Our book on "Early Toys" (pre-1900) from the Thuringian and Erzgebirge regions of Germany has been on the market in Europe for about a year now. It's been received very well by toy collectors over there, and even given a special recognition by the respected Nürnberg Toy Museum. Now it's time to begin to promote it to collectors in the US, and (since I'm the only author living in the US) I'm the logical choice! My friends in Germany, Maria and Dieter, and I had always talked about publishing a book together on this topic since an in-depth book had never been done in Germany on this collecting area, in English and German, and certainly never in the United States. It finally all came together after many busy months of working on the project in the Winter of 2012, and we are very proud and happy with the results. I realize there is a small niche of collectors in the US in this area, but thought the Living Tastefully readers might nonetheless like to see a few photos of early toys from my collection and get a taste of what the book is all about. And . . . if anyone is interested in receiving a brochure or purchasing a copy, just let me know!
Probably the rarest toy in my collection is this carved wooden Erzgebirge ship made in the Ezgebirge region of Germany, ca 1840s. Very few examples are known of this piece, and what makes it even more special is the little slip of paper glued to the bottom reading "Given to Loveland Munson by his Uncle Jessie Munson of Bradford, N.Y., 1846."l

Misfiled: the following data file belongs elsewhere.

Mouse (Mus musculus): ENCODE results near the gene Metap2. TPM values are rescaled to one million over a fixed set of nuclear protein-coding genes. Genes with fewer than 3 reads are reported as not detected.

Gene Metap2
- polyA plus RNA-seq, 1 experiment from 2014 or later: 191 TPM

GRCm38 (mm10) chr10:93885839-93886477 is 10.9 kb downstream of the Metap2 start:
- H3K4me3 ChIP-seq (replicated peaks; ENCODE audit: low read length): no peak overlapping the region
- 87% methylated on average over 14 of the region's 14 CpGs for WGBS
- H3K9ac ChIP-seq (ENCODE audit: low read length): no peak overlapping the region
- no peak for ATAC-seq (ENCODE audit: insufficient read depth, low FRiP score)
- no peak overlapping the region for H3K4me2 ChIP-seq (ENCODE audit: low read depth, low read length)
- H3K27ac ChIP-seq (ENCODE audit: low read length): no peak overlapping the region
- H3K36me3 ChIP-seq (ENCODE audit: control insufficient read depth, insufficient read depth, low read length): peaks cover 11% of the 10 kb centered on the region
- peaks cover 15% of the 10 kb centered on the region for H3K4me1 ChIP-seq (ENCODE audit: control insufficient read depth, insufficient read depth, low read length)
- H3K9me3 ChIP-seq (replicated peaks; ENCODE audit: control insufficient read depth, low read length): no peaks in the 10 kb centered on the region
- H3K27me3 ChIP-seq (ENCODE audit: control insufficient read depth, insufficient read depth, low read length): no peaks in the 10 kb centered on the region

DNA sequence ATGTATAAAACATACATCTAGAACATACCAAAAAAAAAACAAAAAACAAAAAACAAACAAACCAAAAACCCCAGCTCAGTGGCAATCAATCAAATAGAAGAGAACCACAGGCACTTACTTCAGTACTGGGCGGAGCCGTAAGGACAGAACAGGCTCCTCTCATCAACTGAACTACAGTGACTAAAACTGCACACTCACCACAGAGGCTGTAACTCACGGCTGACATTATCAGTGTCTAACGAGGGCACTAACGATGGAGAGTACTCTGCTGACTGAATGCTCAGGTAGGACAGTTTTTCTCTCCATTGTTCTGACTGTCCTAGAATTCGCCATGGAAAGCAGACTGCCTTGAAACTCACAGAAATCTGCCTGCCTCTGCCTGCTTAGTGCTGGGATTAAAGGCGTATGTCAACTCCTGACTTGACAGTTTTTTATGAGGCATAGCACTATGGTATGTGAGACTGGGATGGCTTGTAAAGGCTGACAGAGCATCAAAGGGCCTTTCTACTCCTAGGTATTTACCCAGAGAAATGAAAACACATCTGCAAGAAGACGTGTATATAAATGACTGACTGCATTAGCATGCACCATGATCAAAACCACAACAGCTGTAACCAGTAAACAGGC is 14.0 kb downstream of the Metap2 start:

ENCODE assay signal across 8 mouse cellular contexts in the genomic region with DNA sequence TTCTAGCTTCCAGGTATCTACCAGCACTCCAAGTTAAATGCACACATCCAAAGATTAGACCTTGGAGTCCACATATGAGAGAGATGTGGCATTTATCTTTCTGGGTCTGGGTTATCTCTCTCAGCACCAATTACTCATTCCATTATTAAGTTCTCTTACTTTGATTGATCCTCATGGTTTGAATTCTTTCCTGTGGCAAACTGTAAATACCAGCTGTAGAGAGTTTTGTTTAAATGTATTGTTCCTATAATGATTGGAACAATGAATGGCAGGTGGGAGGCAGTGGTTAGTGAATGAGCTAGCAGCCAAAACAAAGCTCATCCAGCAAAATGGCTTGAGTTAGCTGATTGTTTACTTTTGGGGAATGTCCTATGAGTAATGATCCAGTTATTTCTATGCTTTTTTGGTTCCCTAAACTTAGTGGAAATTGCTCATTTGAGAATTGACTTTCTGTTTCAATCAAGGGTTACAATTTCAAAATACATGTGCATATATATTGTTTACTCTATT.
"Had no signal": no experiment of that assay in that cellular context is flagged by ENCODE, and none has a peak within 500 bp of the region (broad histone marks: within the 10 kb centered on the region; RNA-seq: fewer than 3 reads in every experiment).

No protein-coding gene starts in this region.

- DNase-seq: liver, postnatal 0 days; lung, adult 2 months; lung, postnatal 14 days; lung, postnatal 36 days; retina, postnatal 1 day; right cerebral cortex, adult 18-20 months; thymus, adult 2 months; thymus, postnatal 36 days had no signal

Another rare Erzgebirge piece is this papier-mache soldier on horse pull toy. It also dates to the 1840s. Can you imagine how many of these toys survived being played with by little boys? Not many.
Yes, this is considered to be a toy! It is made in the Thuringian region of Germany and is of papier-mache. The gentleman is sitting down to eat a lovely meal set out on the table, and his head nods. Of course, it's a very special piece. Ca. 1850.
An Erzgebirge crank toy carved of wood and painted with original old paper covering the base. These early crank toys are called "Klimperkästchen" in German. Ca. 1850. Storks are a favorite in German folklore and incorporated into many types of early toys.
Toys with a bellows mechanism in the base that let out a squeak sound are known as squeak toys (of course), and are quite probably my favorite category of early toys. This is a very special one. It is also mechanical, and when squeezed the old man spanks the little child.
Unusual squeak toy on wooden wheels with bird of papier-mache. The wooden wheels date this piece to ca. 1860s.
Cats are always a favorite of collectors. This squeak toy is also mechanical, and when squeezed the cat's eyes and mouth move as if she is drinking the milk.
Welcome to Living Tastefully’s “Antique of the Week” page. Our love of antiques is reflected in every aspect of our everyday lives. We are passionate about collecting and also love functional antiques that can actually be used and not only admired. Hopefully we can inspire you to incorporate antiques in your home and your life to add charm and beauty to your surroundings.